Given the fragile state of abortion rights today, and the determination of those who would undo them further, Pollitt's book offers an important rallying cry. Her analysis is not perfect, but on the whole, her argument is persuasive -- and necessary.
Many people believe that electing a woman president will help. I'm not so sure. Does breaking glass ceilings constitute a real political strategy -- that's capable of improving women's lives? And does voting one's gender really translate to voting one's interest?
My alliance is obviously with the pro-choice contingent, but I was disappointed with their advocates making no mention of people with Down Syndrome. They only spoke about "Down Syndrome" as a potential cause for concern for expectant mothers.
Longtime advocates for privacy and access to reproductive health care found the use of the phrase "murder by abortion" in local data appearing on CrimeMapping.com to be disturbing. The label seems to invoke shame and humiliation.
Some are still finding solace in the "Trump's going to say something any day now that will sink him like a stone" way of thinking, but their numbers are getting smaller as time goes by and Trump defies political gravity once again.
It's true that there are many more community health centers than Planned Parenthood clinics in our state. But this doesn't mean that throwing more money at the community health clinics would provide equal or greater access to healthcare than what's available now.
If he was pro-life, wouldn't he oppose corporate polluters who release toxins into the air that annually sicken or kill hundreds of thousands of people in this country, including a disproportionate number of children and the elderly?
I grew up in a strict Catholic home, where there was zero tolerance of an alternative take on abortion. Partially in reaction, I've been pro-choice ...
While Kasich and Bush certainly took a more measured tone in the first Republican debate compared to, say, Donald Trump, their policy positions and records as governor in Ohio and Florida show that they're just as extreme and far-right as the rest of the Republican field.
Defunding the largest organization providing education and pregnancy prevention services will only increase the percentage of young people relegated into poverty, not only in this generation but also for generations to come.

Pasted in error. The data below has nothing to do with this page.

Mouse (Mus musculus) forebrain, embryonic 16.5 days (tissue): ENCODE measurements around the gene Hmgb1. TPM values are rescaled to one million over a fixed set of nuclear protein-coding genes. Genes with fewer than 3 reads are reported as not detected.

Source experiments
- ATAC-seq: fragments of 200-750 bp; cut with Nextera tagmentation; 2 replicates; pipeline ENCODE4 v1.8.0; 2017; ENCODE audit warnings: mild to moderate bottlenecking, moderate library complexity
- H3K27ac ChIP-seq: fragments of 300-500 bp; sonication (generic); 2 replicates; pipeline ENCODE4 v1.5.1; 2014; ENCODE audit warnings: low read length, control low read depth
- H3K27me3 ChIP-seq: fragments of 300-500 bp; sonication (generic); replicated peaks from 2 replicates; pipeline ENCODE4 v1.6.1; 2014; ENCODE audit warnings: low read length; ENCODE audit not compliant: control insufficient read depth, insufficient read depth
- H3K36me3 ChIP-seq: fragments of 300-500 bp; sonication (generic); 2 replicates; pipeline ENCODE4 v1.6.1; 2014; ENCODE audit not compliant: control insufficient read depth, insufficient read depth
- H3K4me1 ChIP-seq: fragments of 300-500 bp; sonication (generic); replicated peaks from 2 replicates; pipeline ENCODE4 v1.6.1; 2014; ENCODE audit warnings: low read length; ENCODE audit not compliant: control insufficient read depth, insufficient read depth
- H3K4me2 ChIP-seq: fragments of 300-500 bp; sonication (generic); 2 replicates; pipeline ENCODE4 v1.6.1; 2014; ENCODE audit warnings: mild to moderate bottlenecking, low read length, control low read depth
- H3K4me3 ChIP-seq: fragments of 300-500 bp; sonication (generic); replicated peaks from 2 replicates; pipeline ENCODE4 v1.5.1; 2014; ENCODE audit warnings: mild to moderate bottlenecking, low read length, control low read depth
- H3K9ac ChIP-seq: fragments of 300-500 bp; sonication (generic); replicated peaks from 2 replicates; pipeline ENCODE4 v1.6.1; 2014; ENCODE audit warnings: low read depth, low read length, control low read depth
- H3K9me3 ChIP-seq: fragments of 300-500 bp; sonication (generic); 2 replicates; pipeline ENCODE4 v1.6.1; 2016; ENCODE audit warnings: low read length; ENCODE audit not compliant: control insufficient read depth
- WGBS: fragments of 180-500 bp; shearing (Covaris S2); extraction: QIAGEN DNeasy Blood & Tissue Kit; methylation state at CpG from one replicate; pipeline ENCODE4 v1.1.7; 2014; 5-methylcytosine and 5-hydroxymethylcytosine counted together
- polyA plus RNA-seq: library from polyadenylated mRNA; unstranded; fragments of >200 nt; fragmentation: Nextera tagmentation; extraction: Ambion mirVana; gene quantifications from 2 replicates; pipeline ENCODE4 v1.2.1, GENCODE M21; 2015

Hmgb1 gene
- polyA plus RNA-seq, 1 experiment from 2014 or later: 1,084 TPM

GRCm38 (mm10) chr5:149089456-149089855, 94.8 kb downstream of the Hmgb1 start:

Like the Dominican Republic, other countries are slowly starting to question this injustice and taking steps to decriminalize abortion in favor of women and girls' human rights to health, to be free from cruel and inhuman treatment and other torture, as well as their right to life.
If anything, Trump is possibly the most liberal conservative the GOP has seen in decades.
As our time together progressed, I started to get a little disappointed. Sometimes I felt ignored. You seemed more interested in your extreme right-wing friends than you were in me.
We're going to begin today with a wrapup of the week that was in the presidential campaigns, and as befitting his status as the Republican frontrunner, we're going to start with Donald Trump.
While my Christian faith leads me to view abortion through the lenses of sadness, indignity, compassion, anger, hospitality, and generosity, I am equally disturbed by the willingness of Christians to so easily trade one moral value for another.
Planned Parenthood has become the battered scapegoat, bullied by a Senate that historically and profoundly excludes women. Lost in the politicking over this issue is the bravery and courage of women who agreed to be donors. Without them, the vaccines and medicines on which all Americans rely might not exist.